21 November 2017
Over the summer of 2017, MA Publishing student Sarah Kendle applied for, secured and carried out an internship with top educational publishing house Cambridge University Press. We caught up with her to find out how it went.
What did you learn?
I learnt about the inner workings of a branch of publishing that I had never considered before. When I considered my future career in publishing I thought I would begin in trade or academic, I never considered ELT (English Language Teaching) to be so huge an industry and how much of a potential profit an organisation can make for this market.
I also learnt how digital is shaping the whole of the industry, from online protection, data storage and even virtual reality is breaking into the once print-dominated industry. Digital is the future, but it’s not just going to be e-books. There are certainly going to be some surprises in the publishing industry in the next few years.
What additional skills do you feel you have learnt?
During my six week internship I learnt both soft and hard skills, some of which I was not expecting.
Editing (both copy and content) – I was given a variety of products in varying stages of the publishing process which required different levels of critical detail. Importantly, I learnt to develop a filter. All publishers have a set of rules and guidelines that their products must adhere to. I learnt how to use this filter in order to create products ready for print.
Digital Publishing – although I knew I would be working in a digital team I was still surprised with how hands on I would be with some of the digital aspects. I worked predominately with a programme called Avallain (which I misspelled as Avallion for the first three days of my internship). This programme creates online content for students to learn from, for example I have created multiple online, educational activities.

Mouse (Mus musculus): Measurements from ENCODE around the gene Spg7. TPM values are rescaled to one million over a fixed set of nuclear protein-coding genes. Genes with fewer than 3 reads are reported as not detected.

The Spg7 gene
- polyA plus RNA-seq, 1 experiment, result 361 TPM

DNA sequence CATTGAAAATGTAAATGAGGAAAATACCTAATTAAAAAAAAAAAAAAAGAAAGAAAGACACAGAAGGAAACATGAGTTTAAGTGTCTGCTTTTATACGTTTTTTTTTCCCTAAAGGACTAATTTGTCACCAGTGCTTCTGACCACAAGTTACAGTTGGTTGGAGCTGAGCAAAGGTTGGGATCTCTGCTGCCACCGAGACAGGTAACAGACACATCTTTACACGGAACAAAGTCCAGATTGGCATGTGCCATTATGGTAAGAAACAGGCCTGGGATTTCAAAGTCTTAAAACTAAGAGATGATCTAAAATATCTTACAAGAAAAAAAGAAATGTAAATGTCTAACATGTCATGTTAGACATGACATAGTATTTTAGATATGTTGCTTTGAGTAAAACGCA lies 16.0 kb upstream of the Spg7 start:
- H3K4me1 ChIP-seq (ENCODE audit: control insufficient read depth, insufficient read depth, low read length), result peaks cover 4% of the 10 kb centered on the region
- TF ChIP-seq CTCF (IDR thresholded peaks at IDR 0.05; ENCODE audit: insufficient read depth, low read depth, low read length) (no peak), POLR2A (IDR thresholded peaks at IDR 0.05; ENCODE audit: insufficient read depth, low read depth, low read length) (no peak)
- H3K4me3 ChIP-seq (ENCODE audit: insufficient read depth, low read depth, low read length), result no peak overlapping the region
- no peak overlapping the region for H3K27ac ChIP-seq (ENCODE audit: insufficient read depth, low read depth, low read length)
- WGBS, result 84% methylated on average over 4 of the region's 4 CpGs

Time Management – I always found this skill an odd thing to include on a CV but I now fully respect it. During my internship (and now in my job) I have multiple projects I am responsible for which I must follow to a schedule, as well as staff meetings. I recall on my first week I had around fifteen meetings with three deadlines for the end of the week. It was a skill I improved on very quickly.
Do you feel doing a placement will/has helped you to get a job after university?
Yes! It allowed me to put my foot in the door and squeeze in.
I had been applying for publishing jobs since before I started my MA and I must have applied to around a hundred different roles and came close to getting the jobs; but I would always get the same response: ‘You don’t have enough experience'. This internship has given me a chance to gain that experience.
If you could give students thinking about doing a placement one bit of advice, what would it be?
Consider your strengths and weaknesses - you may find that your weakness could be a hidden strength.
Almost the majority of the editorial team for ELT have worked previously as teachers and because of this they all have the same perspective. I, however, have never worked as an English teacher which I believed was my weakness when applying for the internship. During my interview I was asked about this and I argued that I bring a different perspective – that of the student because I am around the same age as the target readership.
What the interview process was like?
The interview was over Skype and it was with two people. They were very nice, and eager to understand my thinking during the task. They also explained how the digital tasks would be incorporated and what my responsibilities would be. I would say the first half of the interview (which lasted just over an hour) focused on my task, the second half was where I was asked on my previous experience – they were particularly interested in my MA Publishing (which I felt was my biggest asset) and my experience working at a museum.
I asked on my last day of the internship why they chose me. I felt at the time that I was the weakest candidate, the job description requested students to have experience teaching English as a foreign language (which I have never done). However, I was told by my Line Manager that I was their favourite from when they first saw my CV and covering letter as they thought it was clear and well written. My Line Manager also said that they were impressed with my performance in the task and interview.
Sarah is due to graduate from our MA Publishing course in Summer 2018.